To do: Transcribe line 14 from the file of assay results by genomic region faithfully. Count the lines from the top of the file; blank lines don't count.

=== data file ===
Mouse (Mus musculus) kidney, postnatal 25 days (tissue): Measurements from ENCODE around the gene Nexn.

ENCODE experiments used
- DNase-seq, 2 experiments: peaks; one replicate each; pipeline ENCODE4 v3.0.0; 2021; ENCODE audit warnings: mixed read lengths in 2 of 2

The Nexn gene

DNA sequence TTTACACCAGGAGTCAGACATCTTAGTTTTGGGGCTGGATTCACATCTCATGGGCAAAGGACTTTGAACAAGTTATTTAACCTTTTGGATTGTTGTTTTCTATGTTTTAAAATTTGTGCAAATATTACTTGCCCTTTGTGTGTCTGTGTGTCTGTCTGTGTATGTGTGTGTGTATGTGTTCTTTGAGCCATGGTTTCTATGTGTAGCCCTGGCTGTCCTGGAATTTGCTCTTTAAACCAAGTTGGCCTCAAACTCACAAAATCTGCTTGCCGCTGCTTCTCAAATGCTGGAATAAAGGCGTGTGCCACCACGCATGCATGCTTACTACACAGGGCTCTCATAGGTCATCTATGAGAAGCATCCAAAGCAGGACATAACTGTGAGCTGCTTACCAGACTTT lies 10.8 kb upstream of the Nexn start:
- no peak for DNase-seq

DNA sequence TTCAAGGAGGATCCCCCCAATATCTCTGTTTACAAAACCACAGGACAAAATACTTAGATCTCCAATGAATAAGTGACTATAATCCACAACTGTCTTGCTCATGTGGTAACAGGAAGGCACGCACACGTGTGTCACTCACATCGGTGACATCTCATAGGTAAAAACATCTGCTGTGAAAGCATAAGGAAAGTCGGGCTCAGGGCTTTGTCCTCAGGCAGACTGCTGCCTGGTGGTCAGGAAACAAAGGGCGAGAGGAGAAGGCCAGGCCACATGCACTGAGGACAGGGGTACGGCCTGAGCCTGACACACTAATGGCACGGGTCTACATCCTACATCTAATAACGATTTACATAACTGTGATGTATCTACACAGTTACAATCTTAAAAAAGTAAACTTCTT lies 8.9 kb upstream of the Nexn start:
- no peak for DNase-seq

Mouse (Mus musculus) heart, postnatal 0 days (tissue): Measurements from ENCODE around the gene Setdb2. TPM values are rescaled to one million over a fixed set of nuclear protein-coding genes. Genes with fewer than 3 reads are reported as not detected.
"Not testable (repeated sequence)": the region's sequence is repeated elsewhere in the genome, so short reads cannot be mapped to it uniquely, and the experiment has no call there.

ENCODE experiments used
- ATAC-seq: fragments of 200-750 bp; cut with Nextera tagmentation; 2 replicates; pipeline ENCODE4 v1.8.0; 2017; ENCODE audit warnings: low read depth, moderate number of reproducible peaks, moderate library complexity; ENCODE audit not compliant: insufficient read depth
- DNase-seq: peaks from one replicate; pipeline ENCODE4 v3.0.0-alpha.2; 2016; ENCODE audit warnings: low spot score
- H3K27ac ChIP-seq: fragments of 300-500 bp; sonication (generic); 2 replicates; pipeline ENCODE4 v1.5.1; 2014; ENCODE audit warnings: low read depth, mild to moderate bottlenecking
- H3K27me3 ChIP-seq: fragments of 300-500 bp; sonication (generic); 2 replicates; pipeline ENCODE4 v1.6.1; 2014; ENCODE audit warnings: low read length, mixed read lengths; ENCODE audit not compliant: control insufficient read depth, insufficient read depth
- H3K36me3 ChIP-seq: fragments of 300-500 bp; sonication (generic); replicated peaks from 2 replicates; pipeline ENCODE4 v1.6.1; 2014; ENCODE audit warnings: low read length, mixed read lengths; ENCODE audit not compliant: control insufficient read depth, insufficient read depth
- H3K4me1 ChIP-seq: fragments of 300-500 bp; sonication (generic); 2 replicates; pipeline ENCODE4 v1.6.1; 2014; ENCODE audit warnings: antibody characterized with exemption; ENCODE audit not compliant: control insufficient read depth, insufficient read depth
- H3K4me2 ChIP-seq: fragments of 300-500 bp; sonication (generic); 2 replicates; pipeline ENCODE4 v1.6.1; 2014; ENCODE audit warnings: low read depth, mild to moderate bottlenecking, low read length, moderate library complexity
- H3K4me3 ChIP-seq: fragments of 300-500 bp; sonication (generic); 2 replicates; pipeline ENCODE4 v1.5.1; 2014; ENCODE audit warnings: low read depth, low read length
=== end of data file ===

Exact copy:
- H3K27ac ChIP-seq: fragments of 300-500 bp; sonication (generic); 2 replicates; pipeline ENCODE4 v1.5.1; 2014; ENCODE audit warnings: low read depth, mild to moderate bottlenecking